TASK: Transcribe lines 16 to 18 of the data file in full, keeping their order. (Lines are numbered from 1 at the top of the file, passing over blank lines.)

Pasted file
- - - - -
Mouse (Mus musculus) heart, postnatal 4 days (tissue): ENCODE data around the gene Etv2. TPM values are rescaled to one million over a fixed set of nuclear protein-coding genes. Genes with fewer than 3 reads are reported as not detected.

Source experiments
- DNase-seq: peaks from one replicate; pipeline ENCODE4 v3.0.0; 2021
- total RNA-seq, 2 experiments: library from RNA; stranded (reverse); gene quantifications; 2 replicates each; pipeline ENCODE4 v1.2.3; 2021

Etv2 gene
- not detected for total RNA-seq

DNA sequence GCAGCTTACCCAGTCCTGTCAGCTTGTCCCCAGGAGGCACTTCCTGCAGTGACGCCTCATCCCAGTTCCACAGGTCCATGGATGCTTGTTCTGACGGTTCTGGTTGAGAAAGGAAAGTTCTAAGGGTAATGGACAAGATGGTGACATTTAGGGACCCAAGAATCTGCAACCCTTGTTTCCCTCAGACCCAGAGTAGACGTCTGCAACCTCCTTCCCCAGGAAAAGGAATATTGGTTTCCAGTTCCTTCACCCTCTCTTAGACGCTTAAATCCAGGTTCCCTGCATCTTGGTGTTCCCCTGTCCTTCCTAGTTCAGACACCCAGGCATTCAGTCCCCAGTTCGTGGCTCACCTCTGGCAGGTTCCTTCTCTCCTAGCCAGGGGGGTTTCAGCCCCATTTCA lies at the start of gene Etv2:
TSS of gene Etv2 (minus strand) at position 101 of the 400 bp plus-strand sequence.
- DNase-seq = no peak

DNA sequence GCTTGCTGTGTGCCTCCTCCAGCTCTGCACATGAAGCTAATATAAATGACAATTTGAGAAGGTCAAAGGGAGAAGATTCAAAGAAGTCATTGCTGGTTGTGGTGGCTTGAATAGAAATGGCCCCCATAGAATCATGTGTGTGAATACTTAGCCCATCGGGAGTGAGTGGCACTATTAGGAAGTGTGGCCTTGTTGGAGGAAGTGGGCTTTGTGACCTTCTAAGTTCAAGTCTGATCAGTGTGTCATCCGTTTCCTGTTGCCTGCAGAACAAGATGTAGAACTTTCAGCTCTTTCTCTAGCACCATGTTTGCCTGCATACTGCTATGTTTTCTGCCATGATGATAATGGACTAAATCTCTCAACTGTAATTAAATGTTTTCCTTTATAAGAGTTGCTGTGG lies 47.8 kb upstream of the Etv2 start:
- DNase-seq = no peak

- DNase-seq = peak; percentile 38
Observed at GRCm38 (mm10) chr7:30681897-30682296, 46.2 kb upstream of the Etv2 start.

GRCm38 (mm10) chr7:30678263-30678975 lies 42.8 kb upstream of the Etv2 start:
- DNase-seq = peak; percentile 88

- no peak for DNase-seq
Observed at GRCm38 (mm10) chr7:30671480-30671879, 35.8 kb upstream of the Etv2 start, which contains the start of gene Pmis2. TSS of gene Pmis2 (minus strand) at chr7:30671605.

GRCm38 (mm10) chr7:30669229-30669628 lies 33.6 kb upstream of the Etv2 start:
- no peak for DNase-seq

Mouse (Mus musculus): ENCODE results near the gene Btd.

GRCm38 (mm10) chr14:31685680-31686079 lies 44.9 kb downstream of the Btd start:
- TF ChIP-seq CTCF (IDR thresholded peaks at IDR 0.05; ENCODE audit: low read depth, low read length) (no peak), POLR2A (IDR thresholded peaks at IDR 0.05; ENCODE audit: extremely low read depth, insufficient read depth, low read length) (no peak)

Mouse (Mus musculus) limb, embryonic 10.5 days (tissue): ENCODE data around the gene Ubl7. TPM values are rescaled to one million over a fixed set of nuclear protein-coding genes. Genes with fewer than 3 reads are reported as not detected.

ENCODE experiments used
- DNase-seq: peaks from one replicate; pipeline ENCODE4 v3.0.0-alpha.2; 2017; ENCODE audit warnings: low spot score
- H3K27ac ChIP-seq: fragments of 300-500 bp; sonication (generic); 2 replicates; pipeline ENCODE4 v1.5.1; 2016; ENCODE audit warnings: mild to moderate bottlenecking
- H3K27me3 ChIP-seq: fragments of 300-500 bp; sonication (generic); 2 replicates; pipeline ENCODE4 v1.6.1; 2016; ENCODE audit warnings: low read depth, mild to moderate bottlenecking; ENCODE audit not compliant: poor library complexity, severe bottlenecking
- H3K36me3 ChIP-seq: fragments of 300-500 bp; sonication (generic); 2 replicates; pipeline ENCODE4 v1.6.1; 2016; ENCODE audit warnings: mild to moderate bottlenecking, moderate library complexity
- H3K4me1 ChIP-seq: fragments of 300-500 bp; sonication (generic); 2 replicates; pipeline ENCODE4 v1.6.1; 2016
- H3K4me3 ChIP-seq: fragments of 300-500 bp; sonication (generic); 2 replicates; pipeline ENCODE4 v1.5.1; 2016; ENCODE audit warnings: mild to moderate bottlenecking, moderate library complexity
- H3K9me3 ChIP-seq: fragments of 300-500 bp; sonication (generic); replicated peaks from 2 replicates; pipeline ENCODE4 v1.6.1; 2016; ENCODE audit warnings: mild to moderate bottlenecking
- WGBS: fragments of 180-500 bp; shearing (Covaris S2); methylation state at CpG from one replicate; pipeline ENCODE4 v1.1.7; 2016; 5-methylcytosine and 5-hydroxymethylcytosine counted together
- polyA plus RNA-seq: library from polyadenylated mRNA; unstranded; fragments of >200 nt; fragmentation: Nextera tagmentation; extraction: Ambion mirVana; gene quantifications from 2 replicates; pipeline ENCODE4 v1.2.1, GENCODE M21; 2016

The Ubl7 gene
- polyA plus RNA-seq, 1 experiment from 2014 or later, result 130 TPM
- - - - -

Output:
- no peak for DNase-seq
Observed at GRCm38 (mm10) chr7:30671480-30671879, 35.8 kb upstream of the Etv2 start, which contains the start of gene Pmis2. TSS of gene Pmis2 (minus strand) at chr7:30671605.

GRCm38 (mm10) chr7:30669229-30669628 lies 33.6 kb upstream of the Etv2 start: